Then get onto the link building. Ask the agency how they go about getting good quality links? What do they consider a good quality link? How many will they get? Link building is a very time consuming process when done well. Evaluate rankings AND traffic AND leads.

Compare the returns from SEO to pay-per-click.

8. PR

Consider hiring a PR agency that has online expertise at its core, not a remodeled old school PR agency that tacks on online strategy as an afterthought. They need to understand SEO e.g. monthly online press releases optimisied for SEO as well as social. And of course, a viral campaign could work a treat.


Now you have a pretty effective website, some decent traffic AND lots of sales leads for your sales team to follow up on. Focus can then be shifted to include some medium-term social strategies. These activities take time to reap rewards and, as Mick said, you don’t create a community overnight.

Start a company blog. (Note: LOTS of discipline is required to keep it regular.) Research where your target market hangs out online. What blogs are prominent? Connect with them. What forums are popular? Engage with them, and answer their questions. Create a Twitter account, a Facebook fan page.

These social strategies take time.



You should be measuring all the time, and refining your strategy. What is working? What is not working?

Your web analytics package (eg Google Analytics) really should be the foundation for all your online marketing decisions. For this reason, I’d strongly recommend to start building these analytics skills up in-house.

So there it is!

Or a start anyway.

As the costs will come in well under $500k, perhaps take the leftovers and give your Search Marketing Agency a lovely bonus. They are obviously the most deserving of all your partners.

Anything in the wrong order? What have I missed? Who should get the bonus?

By Philip Shaw


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  • Nice response.

    I think it was interesting that James suggested hiring journos from around the world. A real social media campaign would just get the team that developed the solar panels to write about what they know and love. That would be a lot cheaper.

    The whole panel though was definitely a case of carpenters solving all problems with hammers – me 100% included. “Focus, focus, test, measure”

  • Thanks for coming along!

    The other member of the panel was Heather Snodgrass (@likeomg) who kindly stepped in when Kim McKay had an urgent family issue.


    Tim – Mumbrella

  • I’ll retweet this. 🙂

    Mick – The advantage of employing having full-time journos in my not so humble opinion is to let the staff do their job (perhaps give them blogging duties) and create something that could quite easily rival (and beat) traditional media channels – on a national or global scale.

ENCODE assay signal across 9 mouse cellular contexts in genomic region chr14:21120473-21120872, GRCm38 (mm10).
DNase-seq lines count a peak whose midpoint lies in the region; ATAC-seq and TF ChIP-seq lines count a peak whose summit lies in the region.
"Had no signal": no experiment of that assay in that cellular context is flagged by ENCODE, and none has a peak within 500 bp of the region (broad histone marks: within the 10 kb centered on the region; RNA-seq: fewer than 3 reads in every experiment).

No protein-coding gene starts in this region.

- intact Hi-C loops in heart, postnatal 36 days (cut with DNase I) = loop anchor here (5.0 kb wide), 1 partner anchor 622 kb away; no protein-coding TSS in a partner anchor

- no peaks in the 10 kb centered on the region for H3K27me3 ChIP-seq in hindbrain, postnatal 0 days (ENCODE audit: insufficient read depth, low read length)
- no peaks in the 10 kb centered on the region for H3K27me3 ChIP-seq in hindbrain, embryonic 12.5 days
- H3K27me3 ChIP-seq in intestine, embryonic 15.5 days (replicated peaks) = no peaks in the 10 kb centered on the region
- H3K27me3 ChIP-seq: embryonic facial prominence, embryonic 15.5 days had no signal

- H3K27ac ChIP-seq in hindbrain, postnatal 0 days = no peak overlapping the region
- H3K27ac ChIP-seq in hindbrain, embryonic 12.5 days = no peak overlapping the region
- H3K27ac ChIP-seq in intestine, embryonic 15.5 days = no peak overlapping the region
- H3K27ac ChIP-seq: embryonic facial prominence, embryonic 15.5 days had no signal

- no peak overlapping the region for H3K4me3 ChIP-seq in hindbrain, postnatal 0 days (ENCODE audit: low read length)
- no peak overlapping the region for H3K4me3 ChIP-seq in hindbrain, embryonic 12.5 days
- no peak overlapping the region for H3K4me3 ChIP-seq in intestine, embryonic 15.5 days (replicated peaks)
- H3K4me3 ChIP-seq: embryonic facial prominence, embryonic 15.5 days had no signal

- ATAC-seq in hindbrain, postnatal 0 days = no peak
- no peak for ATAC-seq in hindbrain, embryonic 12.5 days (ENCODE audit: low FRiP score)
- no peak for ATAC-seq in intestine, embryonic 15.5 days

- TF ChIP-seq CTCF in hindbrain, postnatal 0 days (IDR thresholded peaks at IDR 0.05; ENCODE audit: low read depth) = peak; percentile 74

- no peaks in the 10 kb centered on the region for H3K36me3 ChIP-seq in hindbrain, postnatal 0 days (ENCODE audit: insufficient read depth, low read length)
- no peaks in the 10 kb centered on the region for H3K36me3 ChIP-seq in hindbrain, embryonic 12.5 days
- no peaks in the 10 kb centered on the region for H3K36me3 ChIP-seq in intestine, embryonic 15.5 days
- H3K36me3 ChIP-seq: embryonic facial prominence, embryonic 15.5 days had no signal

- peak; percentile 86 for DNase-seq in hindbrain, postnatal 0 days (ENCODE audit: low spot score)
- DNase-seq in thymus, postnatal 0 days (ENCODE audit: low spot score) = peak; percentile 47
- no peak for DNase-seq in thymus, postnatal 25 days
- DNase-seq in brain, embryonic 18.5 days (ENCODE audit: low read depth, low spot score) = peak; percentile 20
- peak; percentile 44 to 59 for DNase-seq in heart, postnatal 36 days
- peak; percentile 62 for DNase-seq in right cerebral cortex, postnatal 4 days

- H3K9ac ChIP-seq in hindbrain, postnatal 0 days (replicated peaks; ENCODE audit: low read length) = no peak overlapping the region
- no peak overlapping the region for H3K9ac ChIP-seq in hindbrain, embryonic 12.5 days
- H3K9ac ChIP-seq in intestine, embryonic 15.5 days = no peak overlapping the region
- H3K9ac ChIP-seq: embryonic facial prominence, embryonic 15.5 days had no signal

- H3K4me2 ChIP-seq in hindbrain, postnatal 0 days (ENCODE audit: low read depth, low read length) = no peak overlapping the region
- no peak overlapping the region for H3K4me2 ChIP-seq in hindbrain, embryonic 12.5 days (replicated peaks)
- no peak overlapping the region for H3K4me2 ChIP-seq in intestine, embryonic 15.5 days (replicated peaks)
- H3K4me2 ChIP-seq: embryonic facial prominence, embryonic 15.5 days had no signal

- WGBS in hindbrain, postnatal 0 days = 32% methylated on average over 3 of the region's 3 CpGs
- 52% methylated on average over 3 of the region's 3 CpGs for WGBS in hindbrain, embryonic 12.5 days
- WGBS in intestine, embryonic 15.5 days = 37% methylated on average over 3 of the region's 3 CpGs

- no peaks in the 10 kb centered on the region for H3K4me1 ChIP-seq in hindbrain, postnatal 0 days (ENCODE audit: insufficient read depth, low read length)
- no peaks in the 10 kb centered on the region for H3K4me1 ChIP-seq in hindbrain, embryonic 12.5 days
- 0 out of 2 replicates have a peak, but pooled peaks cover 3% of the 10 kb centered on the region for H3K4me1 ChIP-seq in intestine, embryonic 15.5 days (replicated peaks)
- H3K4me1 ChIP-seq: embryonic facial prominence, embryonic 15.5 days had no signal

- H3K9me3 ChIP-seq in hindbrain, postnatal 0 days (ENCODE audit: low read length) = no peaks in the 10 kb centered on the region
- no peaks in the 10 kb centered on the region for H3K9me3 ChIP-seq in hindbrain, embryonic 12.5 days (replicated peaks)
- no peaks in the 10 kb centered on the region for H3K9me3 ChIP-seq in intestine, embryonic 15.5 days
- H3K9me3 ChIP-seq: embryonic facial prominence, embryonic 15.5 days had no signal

Imagine a future where the mainstream media does not have the resources to research and break big stories (investigative journalism etc). Unless the big boys figure out a way to monetise this sort of journalism (something that is becoming a struggle), the only parties left with the financial motivation will be private industry channels – like the hypothetical solar panel company.

    Who will own the news of the future? The people who can make the most money from owning it. I would argue that a solar panel company can derive greater financial benefit from ‘owning’ its channel than a News Ltd.

    Option A: Spend $500k on advertising
    Option B: Create an ‘A-Team’ of industry specific journos to (hopefully) become the world’s leading source (or Australia’s leading source) of clean-tech news.

    A $500k ‘journalism’ budget would indeed make this ‘crack unit’ the most highly funded team of clean-tech journalists in the world!

  • Philip says:

    James – certainly food for thought! Would you allocate the full $500k budget to a team of journos? Does that mean you wouldn’t do any of the other online marketing stuff above?

  • I think that you need to do all those things, as we talked about…

    Measurable: Set gaols that you can measure (baseline). Don’t set goals that you can’t mesaure. And analyse everything! This also covers usability testing, SEO, pay per click etc.

    Sharable: Make all content compelling, remarkable, technically sharable, use PR, syndicate widely, enable your audience to distribute (retweet etc) content for you.

    Findable: Back to SEO and usability.

    Manageable: Set systems in place so that all elements are part of the process – a process of constant testing, refinement and improvement.


    None of this will be worth a damn unless you have AWESOME content. That’s where your crack team of writers is so important. Looking back on each of those themes, they all rely on having something to say of relevance to your target audience – whether the focus is clean-tech or sand-paper manufacturing.

  • Luke says:

    Wow, what an interesting discussion! I certainly like the process that has been proposed above, and although I’d have never thought of James’ suggestions in a million years, I can see the benefits of this approach as well, I guess it is indicative of how one’s surroundings and experiences such as James’ PR and publications background can provide a unique perspective & solution than may not have been thought of by others (such as myself) who have not had similar experiences.

    One thing I think has been omitted from this rather large budgeted campaign that could have impact in this industry is an educational / viral online video campaign. This could be included as part of the social media campaign and videos.

    As someone who deals with much smaller budgets I will watch with interest as this discussion continues!

  • Mark says:

    Hi, re “I’d start by hiring a quality copywriter/website editor who has intermediate SEO skills.”

    Would you outsource this via odesk or some other business or keep it in-house?


  • Philip says:

    Mark, it depends on many factors – the size of your company, budget, skills available, competing priorities etc. Both options can work if executed properly. Generally speaking, I think keeping writing in house can often work the best. If you’d like to discuss further, please feel free to give me a call. Regards, Philip.